Guskiewicz also requested they "consider providing additional information to our University community about this matter."
"Since last week, I have been meeting with and listening to the reactions of our faculty, students, and staff," Guskiewicz said in the letter. "There are a range of emotions and many people are struggling."
He said that statements from the SCV and various aspects of the settlement, "particularly the requirement that UNC-Chapel Hill reimburse the UNC System for the payment of the funds to the trust," have led to widespread concern on campus.
He said he is concerned by post-settlement comments from the SCV about using money from the trust for unrelated purposes, including "plans to promote an unsupportable understanding of history that is at-odds with well-sourced, factual, and accurate accounts of responsible scholars."
"I join with others on my campus in stating that the values expressed by the SCV are inconsistent with and antithetical to the values of the University," he said in the letter.
The Faculty Executive Committee had a special meeting Monday to discuss the Silent Sam statue, just three days after a Faculty Council meeting where protesters voiced their concerns about the University’s settlement.
The settlement gave the monument to the Sons of Confederate Veterans and stipulated that $2.5 million of non-state funds would go toward its preservation. The statue cannot return to any UNC-System campuses.
Provost Robert Blouin began the meeting by saying that the UNC System follows a hierarchy, and that the final say regarding Silent Sam is with the Board of Governors. He said the BOG told the Board of Trustees and University administration to solve the problem of Silent Sam’s relocation.
“We were delegated with the authority by the Board of Governors to come up with those solutions,” he said.
He said last year, the Board of Trustees and University administration presented two options to the Board of Governors: to put Silent Sam somewhere on campus or to partner with the North Carolina Museum of History. Of the two options, he said the first was the only legal option.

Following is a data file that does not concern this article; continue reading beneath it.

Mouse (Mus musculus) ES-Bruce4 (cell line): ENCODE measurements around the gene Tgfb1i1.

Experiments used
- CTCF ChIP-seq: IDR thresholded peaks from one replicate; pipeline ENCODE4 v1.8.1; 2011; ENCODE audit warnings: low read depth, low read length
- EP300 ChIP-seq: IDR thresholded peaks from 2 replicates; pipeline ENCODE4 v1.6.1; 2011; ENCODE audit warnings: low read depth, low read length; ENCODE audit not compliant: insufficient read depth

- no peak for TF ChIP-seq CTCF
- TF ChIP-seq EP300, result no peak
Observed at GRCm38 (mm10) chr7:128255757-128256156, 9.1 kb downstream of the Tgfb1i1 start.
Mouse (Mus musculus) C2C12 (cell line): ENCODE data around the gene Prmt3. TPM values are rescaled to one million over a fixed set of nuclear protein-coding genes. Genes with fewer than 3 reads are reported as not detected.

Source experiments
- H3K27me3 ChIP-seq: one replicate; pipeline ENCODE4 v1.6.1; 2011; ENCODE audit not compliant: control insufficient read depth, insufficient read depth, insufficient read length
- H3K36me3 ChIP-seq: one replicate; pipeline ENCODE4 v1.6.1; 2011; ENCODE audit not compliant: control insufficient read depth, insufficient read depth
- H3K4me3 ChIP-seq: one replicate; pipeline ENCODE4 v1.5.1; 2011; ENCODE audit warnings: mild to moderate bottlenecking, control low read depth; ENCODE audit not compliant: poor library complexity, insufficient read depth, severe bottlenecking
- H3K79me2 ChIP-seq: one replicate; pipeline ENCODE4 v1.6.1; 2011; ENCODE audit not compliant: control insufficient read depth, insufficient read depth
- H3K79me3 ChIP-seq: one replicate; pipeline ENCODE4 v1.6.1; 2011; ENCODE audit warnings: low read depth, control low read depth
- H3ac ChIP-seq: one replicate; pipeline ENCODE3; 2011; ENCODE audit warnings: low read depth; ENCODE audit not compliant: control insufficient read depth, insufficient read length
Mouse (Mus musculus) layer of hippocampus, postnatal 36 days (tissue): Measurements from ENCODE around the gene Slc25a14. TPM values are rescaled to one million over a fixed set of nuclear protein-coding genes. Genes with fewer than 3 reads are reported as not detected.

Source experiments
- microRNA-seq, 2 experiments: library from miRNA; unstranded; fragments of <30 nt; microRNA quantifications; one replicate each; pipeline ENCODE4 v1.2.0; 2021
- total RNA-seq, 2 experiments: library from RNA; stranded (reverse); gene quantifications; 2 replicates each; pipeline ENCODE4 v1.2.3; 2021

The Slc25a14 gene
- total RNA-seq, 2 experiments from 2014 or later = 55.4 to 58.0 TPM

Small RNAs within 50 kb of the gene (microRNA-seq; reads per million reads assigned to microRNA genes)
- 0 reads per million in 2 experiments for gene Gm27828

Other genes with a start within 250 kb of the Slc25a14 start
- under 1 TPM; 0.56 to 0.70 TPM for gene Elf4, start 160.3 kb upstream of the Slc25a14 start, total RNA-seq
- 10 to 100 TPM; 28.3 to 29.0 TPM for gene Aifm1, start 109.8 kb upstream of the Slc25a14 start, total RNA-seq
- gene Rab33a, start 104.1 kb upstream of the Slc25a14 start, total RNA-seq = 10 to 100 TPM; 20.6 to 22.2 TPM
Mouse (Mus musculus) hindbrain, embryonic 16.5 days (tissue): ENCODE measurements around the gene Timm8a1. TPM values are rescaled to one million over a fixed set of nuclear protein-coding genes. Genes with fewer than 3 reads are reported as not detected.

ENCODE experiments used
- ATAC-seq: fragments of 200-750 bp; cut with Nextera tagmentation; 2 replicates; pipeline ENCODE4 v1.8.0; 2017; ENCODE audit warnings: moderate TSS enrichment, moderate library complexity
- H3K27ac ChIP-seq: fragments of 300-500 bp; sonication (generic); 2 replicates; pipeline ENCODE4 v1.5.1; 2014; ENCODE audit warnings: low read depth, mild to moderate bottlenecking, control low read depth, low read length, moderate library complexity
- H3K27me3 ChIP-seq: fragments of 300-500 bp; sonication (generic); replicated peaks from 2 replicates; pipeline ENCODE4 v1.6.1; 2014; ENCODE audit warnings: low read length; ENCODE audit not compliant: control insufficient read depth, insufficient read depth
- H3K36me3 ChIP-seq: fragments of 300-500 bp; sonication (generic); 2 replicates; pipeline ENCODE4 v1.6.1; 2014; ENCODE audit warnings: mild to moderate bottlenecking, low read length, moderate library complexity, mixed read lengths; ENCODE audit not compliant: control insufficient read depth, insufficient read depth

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Then-Chancellor Carol Folt and the Trustees outlined a $5.3 million plan in December 2018 for Silent Sam to be housed in a freestanding building, which the BOG rejected.
Blouin said the BOG has the authority to make a member institution pay out a settlement that it has negotiated on that member’s behalf, even if it is against the member’s wishes.
Cary Levine, a member of the committee and a professor in the College of Arts and Sciences, said he thinks that the UNC System’s hierarchical organization puts the University, and specifically University administration, at a disadvantage in this situation.
“Our only recourse at this point, considering we had no input along the way, is to, unfortunately, ask our superiors to represent us,” he said.
Levine said he appreciates the strain that the University administration has been put under by the situation.
“I think (interim Chancellor Kevin Guskiewicz) is in a situation where he can either represent us with what he heard on Friday and speak clearly and loudly against this idea, or potentially lose the goodwill of the faculty and the students,” he said.
Blouin said the basis of Guskiewicz’s refusal to come out against the BOG on Friday had nothing to do with the fear of Guskiewicz losing his job, despite the fact that the BOG is interviewing him for the job of chancellor.
“I think his concern, because it’s the same concern that I have, is that we were faced with a binary decision,” he said.
Blouin said the settlement is the best option because it is legal and guarantees the statue will not return to campus.
“There is not another option that has been brought to the table that I’m aware of — unless you are — that would be consistent with monument law other than returning the monument,” he said. “I believe that it weighs heavily on him."
Eric Muller, a member of the committee and a professor in the law school, said ownership of the Silent Sam statue reverted to the United Daughters of the Confederacy immediately after the statue was toppled, according to law.
“It’s hard for me to understand why it wouldn’t have been an option just to preserve the status quo, let it sit in a warehouse, and tell them they can come get it when they want it,” he said.
Lloyd Kramer, chairperson of the faculty and a professor of history, summed up Muller’s thoughts.
“So we actually paid them $2.5 million for a statue they already owned,” Kramer said. “Would that be correct Mr. Muller?”
“Yeah, that sounds right,” he said.
Ed Fisher, a professor in the Gillings School of Public Health, likened the BOG’s actions to abuse.
“I question the wisdom of agreeing with the abuser because there might be worse abuse if one doesn’t,” he said. “I think that’s a bad strategy in dealing with abusers, and I think it may be a bad strategy in dealing with administrative abusers such as we have in this case.”